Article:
Amyoplasia and distal arthrogryposis

Orthop Traumatol Surg Res. 2021 Feb;107(1S):102781. doi: 10.1016/j.otsr.2020.102781. Epub 2020 Dec 13.


Arthrogryposis multiplex congenita (AMC) consists of congenital joint contractures that affect at least two joints. There are two types: in the first, arthrogryposis is an additional sign in the context of various pathologies (neuromuscular diseases); in the second, it is the main and constant symptom. In the first type, the progression of the causal underlying disease must be considered. In the second type, there are two specific forms: Amyoplasia corresponds to a significant congenital absence of muscles (epigenetic disease or vascular origin) while distal arthrogryposis has a genetic component and is transmissible. The orthopedic surgeon's purpose, which is usually to enhance movement, is not appropriate for an arthrogryposis patient. One must keep in mind that without muscle, movement is impossible. The goal differs between the upper and lower limbs: for the upper limb, it is to allow grasping, and, if possible, to bring the hand to the mouth; for the lower limb, it is to ensure ambulation with plantigrade support, and the knees extended, which is the only stable position possible with little to no muscles. The rehabilitation, orthoses and/or surgical techniques are chosen to achieve this singular aim. While it may appear modest, it is crucial for patients. The goal is to achieve useful mobility, not maximum mobility. This multidisciplinary treatment, which evolves over time, must be explained to the family to get its adherence.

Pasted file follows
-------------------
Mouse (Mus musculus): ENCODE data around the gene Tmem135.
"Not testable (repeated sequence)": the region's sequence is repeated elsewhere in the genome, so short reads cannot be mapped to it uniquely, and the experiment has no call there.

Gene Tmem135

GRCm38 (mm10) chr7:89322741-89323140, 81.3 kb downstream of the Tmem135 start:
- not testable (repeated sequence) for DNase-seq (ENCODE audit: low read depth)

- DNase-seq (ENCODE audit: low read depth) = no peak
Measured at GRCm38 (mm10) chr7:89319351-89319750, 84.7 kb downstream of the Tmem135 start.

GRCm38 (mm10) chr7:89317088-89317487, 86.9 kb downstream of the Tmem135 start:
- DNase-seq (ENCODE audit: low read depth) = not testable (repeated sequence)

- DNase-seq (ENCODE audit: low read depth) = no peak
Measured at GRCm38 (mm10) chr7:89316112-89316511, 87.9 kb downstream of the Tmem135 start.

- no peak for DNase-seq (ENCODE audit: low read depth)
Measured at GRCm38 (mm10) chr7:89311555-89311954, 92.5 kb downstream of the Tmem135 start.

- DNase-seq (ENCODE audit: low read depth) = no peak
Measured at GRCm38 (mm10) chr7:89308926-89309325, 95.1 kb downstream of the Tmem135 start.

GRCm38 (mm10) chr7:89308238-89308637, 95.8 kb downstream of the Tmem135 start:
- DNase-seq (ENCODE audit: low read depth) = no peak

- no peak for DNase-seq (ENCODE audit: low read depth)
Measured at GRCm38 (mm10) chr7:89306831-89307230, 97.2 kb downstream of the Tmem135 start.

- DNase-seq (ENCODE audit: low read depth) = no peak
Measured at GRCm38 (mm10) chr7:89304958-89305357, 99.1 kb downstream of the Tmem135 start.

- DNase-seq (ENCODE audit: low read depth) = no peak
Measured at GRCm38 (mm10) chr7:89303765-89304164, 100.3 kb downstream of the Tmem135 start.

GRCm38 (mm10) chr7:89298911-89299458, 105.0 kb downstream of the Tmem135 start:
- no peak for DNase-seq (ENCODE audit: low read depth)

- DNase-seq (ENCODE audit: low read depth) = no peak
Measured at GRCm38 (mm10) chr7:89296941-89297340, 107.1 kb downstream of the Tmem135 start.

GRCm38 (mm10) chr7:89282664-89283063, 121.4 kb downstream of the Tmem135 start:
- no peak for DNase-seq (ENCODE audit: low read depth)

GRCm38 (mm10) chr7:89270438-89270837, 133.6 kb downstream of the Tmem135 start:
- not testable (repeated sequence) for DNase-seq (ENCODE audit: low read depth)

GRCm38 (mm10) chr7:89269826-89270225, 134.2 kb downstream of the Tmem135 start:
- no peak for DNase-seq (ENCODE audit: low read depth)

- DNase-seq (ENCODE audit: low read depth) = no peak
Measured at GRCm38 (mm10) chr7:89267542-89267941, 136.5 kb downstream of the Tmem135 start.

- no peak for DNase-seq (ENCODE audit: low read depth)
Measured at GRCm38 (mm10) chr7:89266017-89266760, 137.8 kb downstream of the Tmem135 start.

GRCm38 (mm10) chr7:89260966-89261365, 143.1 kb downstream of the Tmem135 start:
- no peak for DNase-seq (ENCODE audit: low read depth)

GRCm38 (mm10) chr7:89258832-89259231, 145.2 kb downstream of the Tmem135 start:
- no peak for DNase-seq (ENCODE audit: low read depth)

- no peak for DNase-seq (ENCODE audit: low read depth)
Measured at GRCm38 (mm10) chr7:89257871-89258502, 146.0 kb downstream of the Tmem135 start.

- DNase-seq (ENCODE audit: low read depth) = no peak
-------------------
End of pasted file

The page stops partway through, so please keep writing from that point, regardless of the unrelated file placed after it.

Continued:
Keywords: Amyoplasia; Arthrogryposis; Congenital contracture; Joint contracture.

Publication types

  • Review

MeSH terms

  • Arthrogryposis* / diagnosis
  • Contracture*
  • Humans
  • Lower Extremity
  • Upper Extremity
  • Walking